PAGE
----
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century existence, and which no man in those days could conceive of as independent each of the other had both fallen prey to the prevailing shallowness, sham and show, which to so many was considered intolerable. It was, therefore, quite a rational reaction when a great number of the yeomanry, and "ex"-yeomanry as well indeed as many of the gentry, found themselves at the time in full accord with the attempts then in progress to "purify" the Church (and therefore the State) of its gradually accumulating disorders, This so-called now school of thought -- which, in fact was but an ancient one, and as old as man himself, was called by its opponents, "Puri tanism". Over half of the people of England, in some degree or other, were indeed sooner or later, to be of this school, and in the efforts to discourage this supposedly radical group, and one so obnoxious to the Cavaliers and High Churchnen, then in power, propaganda of all sorts was frequently resorted to. In an age which know no bounds in villfying opposing groups, whether Roman Catholics, Cavaliers, or Puritans, the latter, often referred to as "Saints", received their full share of jibes and taunts.

"Of all those monsters which we read

In Africk, Inde, or Nile,
None like to those now lately bred
Within this wretched Isle.

The Canibal, the Tyger fell,
Crocodile and Syncophant;
The Turk, the Jew, and Infidel,
Make up an English "Saint" **

And the early printing presses of the time were not slow to print any and all materials that would fill the pages of their pamphlets and books. The technique of appeasement or tolerance was little known, and to the sturdy, stubborn Englishmen of the time, such jibes hurled by opposing groups only helped to provoke their antagonisms to the situations which they had hoped to correct. And failing to remedy conditions as they saw them, these loyal Englishmen, called "Puritans", were considerably disturbed. Many of this school of thought, especially those whose hereditary acres had dwindled in size, and whose ventures into the channels of crafts and trades had not been as successful as they had antici. pated, looked longingly overseas to the English possessions in the New World. Of these there were two main colonies, one at Plymouth and another at Jamestown; but neither of these quite satisfied their purposes. The Jamestown colony was frankly antagonistic to Puri tanism, and the group of Separatists at Plymouth were quite beyond their ken.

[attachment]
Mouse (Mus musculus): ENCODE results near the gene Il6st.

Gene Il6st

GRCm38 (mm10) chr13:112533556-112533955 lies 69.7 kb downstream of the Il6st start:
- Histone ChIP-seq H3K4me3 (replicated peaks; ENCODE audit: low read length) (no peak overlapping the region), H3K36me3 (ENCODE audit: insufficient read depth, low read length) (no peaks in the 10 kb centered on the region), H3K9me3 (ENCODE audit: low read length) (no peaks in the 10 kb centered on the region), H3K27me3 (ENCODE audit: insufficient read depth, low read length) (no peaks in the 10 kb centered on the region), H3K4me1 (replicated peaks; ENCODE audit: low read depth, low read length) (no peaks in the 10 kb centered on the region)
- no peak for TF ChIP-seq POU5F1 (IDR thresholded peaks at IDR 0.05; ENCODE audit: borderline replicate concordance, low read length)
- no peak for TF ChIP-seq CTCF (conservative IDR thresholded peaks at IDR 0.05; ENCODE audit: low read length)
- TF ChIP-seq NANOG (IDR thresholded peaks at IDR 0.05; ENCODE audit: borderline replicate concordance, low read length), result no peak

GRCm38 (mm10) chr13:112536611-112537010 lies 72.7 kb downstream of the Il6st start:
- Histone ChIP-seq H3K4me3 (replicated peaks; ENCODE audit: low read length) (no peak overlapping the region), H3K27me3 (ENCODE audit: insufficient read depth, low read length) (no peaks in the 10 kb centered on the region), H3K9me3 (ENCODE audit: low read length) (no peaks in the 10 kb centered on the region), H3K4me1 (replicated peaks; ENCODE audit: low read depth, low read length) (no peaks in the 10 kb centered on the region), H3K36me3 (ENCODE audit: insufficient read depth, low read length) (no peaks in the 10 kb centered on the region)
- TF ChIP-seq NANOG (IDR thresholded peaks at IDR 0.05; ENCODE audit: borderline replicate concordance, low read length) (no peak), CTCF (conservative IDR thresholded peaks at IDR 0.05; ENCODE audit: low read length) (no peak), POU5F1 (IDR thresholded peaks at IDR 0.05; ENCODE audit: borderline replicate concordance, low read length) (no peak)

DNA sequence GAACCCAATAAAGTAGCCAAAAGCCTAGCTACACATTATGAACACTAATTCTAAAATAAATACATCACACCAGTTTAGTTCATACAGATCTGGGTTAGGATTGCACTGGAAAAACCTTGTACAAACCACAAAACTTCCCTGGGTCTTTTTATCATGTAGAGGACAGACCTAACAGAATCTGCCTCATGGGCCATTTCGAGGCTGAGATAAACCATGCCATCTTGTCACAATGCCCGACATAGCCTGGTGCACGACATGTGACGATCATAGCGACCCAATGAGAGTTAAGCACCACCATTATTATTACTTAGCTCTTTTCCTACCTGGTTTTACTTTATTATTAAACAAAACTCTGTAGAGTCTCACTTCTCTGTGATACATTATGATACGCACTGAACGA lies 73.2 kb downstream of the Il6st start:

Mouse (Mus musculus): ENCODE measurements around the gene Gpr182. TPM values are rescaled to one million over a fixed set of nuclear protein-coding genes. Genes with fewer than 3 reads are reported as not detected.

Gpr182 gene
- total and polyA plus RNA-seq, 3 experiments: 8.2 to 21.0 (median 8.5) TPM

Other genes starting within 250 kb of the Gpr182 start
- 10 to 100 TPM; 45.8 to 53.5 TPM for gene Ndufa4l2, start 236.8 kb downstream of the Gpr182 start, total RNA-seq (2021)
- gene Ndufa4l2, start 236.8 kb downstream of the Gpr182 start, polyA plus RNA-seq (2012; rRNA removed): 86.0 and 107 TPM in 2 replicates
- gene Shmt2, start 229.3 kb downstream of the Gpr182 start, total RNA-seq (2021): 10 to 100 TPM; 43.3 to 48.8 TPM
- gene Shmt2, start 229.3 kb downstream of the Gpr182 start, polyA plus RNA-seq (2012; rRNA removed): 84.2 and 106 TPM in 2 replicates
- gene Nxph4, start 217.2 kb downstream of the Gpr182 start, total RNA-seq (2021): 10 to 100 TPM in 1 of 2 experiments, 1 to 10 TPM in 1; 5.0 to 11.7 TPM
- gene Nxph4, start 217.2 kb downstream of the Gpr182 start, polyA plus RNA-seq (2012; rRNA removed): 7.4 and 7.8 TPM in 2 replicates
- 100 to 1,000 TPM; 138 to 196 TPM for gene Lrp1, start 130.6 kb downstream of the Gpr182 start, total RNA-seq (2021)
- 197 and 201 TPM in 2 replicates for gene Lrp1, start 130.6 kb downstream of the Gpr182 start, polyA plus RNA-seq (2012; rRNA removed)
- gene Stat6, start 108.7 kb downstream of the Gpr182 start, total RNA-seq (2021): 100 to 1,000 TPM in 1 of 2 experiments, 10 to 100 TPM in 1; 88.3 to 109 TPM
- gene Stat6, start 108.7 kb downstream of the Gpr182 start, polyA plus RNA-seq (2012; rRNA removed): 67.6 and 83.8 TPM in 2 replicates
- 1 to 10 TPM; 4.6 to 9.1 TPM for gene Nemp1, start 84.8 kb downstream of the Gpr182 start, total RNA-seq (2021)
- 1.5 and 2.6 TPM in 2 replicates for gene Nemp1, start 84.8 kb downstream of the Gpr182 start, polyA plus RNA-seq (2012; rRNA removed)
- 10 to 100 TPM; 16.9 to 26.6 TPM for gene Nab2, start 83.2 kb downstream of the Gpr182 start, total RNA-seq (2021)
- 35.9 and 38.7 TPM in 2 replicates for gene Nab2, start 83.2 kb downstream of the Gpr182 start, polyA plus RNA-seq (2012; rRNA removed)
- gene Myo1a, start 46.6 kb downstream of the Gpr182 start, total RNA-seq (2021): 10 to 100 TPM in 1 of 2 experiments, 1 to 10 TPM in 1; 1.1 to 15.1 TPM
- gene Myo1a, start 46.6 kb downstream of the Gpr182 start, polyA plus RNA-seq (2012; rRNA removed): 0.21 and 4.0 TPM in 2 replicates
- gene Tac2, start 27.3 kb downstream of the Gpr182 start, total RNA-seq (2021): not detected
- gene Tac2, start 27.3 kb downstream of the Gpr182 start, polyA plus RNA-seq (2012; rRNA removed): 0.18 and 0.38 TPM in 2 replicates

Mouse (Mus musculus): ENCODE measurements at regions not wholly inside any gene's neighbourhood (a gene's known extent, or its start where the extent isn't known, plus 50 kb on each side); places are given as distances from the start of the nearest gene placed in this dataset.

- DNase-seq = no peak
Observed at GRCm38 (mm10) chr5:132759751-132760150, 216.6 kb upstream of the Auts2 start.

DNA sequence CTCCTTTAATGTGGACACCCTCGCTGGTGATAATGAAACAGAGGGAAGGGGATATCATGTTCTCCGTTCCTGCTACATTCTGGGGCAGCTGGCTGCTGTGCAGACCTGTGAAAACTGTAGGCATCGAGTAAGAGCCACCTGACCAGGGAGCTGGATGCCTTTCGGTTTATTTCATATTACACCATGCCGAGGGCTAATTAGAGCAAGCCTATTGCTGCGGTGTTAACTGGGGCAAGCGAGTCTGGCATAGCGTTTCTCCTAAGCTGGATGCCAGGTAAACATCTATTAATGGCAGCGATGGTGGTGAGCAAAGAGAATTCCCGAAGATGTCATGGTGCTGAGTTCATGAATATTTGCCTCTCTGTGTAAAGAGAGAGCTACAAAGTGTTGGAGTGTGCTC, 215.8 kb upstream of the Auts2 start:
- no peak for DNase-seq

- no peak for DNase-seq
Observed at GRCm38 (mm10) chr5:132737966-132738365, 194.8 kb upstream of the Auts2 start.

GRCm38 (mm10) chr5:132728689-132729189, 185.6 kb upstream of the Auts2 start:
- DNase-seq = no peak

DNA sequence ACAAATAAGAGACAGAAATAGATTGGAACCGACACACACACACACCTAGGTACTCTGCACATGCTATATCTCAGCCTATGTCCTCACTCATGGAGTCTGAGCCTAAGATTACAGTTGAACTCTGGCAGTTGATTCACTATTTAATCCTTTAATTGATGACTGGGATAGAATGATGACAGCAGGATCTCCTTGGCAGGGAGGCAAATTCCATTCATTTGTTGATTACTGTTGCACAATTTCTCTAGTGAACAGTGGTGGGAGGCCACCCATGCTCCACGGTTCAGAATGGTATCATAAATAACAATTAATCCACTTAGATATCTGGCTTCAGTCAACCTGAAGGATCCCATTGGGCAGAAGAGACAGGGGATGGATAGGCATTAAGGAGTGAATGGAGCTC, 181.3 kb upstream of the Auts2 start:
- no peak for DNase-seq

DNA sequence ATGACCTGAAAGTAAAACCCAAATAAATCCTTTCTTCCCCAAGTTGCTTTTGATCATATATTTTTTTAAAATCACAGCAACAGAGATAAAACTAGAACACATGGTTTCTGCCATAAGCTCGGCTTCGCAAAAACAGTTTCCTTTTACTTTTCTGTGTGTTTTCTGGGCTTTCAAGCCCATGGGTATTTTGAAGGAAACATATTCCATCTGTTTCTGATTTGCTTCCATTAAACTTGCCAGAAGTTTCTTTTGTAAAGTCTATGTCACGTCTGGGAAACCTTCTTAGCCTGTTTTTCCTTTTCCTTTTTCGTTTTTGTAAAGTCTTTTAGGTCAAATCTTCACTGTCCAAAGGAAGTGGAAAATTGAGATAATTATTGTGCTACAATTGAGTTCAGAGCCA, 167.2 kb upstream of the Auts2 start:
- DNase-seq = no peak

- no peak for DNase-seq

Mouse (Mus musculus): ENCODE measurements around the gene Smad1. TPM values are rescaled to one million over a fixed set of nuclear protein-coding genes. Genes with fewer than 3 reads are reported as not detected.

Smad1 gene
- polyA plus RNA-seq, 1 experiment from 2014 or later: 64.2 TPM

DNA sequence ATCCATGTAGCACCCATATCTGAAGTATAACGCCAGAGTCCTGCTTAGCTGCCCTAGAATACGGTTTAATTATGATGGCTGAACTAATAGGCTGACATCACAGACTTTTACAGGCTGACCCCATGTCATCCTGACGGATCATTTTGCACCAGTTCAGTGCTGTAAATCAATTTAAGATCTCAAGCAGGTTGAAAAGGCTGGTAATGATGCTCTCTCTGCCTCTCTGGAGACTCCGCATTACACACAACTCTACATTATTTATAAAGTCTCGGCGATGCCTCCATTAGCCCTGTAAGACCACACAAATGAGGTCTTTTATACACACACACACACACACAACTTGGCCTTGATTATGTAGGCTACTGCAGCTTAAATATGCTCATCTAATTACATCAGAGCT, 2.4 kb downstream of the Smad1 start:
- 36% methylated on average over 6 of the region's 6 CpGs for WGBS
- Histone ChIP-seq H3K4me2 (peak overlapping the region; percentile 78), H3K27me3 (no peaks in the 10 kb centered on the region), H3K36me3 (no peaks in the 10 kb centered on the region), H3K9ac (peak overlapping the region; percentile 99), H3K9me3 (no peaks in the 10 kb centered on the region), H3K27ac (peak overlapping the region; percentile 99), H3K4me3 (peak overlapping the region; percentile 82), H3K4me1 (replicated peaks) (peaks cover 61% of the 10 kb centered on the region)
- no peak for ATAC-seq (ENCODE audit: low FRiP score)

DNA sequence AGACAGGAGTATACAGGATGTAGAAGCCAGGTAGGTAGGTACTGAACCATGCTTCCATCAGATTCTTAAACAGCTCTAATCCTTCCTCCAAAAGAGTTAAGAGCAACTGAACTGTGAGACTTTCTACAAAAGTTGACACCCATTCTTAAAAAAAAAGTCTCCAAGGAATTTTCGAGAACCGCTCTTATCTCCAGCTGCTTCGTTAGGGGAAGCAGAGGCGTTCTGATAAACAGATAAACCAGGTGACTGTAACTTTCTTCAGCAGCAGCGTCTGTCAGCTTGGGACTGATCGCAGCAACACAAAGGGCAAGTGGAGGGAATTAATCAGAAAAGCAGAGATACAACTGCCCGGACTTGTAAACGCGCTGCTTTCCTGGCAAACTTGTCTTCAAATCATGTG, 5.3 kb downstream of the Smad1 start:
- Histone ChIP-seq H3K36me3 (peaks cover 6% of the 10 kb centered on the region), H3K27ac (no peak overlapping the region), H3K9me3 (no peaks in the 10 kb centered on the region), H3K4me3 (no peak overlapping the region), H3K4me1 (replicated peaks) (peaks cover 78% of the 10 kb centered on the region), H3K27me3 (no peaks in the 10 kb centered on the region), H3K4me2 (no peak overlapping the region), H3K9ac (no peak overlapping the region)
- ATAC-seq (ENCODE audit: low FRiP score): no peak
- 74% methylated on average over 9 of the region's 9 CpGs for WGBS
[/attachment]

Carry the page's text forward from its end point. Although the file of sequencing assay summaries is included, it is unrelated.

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By 1628 several prominent and wealthy Puritans, doubtless more influenced by the religious aspect of the cause than by an economic one, determined upon a brave course of action. If they could not change conditions at home, they could at least provide in the new world, under the English flag, what they felt could be an "ideal England". From the King, they obtained a large concession -- ostensibly for commercial purposes -- in the hitherto relatively neglected part of the English possessions in America. And by visits and by pamphlets, urged many of their fellow Englishmen, in good standing, and those not adverse to Puritanism, to migrate overseas. By 1633 when conditions toward the Puritans were increasingly rigid at home, and many began to take a definite stand in the matter, a great migration set in.* In the decade ending in 1640, when over 60,000 Englishmen left their native shores to settle under the English flag along the fringe of a naked wilderness from the Caribbean Sea to lJewfoundland, some 20,000 went to the Puritan colony called "The Massachusetts Bay". Of these the great bulk was the sons of yeomen -- of all shades of " Puritanism- whose quest for a livelihood had forced into trades and cities, neither of which satisfied their inherent yearning for the fields and meadows for which they had been bred.

fan five farns; anotat forty pounds: Cambridge ;